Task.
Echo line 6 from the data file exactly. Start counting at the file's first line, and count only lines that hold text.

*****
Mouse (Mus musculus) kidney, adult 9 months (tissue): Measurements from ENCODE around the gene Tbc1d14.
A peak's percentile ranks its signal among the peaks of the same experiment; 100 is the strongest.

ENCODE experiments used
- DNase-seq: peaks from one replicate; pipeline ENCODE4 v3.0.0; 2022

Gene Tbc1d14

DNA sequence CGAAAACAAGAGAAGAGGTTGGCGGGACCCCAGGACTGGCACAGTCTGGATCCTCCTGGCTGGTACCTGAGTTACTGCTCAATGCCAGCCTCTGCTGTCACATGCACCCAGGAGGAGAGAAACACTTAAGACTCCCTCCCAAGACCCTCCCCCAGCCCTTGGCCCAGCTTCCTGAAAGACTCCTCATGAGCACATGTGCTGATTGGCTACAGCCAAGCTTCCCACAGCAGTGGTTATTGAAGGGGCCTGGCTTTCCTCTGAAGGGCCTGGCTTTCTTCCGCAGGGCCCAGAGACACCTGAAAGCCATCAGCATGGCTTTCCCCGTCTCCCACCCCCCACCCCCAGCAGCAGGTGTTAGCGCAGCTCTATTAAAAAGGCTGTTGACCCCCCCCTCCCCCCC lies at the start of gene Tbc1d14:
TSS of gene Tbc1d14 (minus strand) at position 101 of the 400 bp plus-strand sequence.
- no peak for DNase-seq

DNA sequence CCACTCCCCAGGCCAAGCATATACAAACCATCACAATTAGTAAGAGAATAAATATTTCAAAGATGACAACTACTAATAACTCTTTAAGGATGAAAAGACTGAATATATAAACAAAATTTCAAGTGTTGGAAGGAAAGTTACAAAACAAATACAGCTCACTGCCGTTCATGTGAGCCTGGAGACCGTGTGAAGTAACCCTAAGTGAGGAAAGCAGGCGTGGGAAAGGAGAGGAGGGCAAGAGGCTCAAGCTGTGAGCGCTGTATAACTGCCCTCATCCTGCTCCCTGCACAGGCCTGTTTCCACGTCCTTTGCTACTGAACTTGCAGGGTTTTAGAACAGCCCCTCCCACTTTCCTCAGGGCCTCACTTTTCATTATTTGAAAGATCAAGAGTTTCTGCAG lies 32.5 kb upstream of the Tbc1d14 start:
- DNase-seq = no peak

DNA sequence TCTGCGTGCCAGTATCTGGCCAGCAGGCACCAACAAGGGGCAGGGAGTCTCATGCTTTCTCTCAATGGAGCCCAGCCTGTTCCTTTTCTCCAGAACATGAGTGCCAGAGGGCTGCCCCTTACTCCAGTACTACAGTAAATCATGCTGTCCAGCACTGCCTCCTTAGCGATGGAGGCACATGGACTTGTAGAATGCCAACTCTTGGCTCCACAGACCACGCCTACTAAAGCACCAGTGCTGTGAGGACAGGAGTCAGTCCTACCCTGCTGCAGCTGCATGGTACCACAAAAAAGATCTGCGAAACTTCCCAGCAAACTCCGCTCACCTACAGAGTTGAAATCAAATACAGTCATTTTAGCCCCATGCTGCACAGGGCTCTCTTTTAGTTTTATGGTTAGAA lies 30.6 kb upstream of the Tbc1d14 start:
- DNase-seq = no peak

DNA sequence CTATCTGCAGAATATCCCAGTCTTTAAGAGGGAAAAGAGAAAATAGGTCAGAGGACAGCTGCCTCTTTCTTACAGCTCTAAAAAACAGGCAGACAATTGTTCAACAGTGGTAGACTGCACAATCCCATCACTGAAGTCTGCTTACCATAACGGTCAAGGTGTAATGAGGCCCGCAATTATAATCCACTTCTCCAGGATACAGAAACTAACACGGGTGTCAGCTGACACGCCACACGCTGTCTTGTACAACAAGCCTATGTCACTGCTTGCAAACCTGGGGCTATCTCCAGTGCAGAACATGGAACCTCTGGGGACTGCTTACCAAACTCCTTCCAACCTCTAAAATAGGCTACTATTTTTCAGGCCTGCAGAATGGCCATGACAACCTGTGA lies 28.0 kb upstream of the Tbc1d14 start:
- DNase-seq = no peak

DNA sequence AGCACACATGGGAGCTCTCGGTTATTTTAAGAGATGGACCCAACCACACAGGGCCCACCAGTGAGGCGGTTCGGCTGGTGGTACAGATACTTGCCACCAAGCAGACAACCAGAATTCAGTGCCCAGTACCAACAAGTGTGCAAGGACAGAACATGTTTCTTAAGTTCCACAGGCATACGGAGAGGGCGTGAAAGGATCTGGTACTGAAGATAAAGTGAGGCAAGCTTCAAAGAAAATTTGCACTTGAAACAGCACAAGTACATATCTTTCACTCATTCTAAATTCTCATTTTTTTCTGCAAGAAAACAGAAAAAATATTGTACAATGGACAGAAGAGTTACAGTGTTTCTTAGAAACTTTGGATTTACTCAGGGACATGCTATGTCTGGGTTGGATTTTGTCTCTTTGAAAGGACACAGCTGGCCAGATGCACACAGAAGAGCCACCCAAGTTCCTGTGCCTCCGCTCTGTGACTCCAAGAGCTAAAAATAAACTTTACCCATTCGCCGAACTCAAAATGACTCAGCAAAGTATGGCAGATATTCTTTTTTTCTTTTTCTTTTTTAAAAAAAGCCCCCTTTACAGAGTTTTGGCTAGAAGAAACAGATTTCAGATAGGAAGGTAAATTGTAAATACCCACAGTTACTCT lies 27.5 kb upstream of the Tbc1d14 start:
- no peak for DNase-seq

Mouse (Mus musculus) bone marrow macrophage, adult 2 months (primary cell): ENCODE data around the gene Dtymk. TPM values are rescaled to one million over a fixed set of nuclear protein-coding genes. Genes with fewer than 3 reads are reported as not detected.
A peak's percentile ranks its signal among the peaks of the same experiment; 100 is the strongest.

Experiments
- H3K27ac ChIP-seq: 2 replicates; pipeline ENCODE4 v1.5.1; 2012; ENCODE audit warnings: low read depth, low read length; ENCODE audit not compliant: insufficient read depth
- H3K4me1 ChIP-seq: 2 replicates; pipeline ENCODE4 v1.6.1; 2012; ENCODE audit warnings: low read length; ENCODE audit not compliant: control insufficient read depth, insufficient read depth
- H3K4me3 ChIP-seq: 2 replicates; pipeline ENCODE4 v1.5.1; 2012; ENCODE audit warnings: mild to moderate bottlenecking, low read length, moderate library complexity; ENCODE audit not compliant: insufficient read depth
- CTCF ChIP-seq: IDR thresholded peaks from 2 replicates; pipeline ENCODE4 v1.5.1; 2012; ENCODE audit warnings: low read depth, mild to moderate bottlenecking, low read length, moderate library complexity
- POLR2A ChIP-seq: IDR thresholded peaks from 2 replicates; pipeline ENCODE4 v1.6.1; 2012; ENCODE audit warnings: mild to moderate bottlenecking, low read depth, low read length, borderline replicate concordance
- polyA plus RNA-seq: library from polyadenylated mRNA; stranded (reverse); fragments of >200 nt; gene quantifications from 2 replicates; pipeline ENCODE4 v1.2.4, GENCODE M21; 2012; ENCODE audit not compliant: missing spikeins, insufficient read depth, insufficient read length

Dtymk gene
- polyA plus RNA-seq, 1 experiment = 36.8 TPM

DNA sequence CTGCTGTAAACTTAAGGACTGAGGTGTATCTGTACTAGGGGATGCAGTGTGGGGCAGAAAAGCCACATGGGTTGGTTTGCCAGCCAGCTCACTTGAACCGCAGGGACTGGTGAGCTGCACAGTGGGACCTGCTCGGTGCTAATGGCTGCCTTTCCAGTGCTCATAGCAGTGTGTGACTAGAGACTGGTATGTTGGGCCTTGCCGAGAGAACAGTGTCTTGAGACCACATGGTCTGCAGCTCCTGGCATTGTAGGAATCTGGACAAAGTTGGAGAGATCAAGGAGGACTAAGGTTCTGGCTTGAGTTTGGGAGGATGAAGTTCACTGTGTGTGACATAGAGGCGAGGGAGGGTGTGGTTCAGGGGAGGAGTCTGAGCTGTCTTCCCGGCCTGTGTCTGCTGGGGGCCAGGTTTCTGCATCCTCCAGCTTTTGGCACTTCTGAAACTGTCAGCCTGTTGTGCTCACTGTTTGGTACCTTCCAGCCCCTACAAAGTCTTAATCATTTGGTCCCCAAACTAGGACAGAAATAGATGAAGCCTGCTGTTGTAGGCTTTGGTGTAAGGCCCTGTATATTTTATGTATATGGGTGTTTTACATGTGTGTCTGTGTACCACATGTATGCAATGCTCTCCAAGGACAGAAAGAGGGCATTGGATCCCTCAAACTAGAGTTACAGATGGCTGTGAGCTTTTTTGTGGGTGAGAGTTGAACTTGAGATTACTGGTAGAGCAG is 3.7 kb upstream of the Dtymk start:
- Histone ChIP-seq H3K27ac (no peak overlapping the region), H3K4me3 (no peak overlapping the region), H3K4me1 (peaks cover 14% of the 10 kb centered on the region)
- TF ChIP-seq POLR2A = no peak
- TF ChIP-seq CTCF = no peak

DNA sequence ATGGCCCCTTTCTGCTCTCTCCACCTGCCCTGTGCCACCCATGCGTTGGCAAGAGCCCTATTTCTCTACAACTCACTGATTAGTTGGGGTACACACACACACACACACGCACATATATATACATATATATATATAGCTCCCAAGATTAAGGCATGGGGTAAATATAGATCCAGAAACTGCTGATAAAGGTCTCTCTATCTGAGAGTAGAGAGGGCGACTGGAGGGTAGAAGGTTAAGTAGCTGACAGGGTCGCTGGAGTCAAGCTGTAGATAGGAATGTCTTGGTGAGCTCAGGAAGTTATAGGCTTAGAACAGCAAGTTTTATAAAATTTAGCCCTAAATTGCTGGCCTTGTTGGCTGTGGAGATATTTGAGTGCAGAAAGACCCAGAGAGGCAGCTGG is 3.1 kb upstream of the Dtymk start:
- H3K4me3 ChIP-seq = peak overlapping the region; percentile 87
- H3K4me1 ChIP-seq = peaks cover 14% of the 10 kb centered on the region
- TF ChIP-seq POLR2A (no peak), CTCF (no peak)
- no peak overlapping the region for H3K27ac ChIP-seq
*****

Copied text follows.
DNA sequence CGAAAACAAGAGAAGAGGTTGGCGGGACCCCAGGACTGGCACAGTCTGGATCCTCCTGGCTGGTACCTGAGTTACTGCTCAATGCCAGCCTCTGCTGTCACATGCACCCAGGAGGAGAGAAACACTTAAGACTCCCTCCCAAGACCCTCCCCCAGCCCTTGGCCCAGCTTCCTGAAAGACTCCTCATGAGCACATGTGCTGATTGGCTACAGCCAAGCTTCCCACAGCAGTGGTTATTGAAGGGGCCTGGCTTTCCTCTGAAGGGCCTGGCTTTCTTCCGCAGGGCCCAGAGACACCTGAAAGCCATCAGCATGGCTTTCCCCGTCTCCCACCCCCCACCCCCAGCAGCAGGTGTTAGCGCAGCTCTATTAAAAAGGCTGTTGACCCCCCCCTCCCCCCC lies at the start of gene Tbc1d14: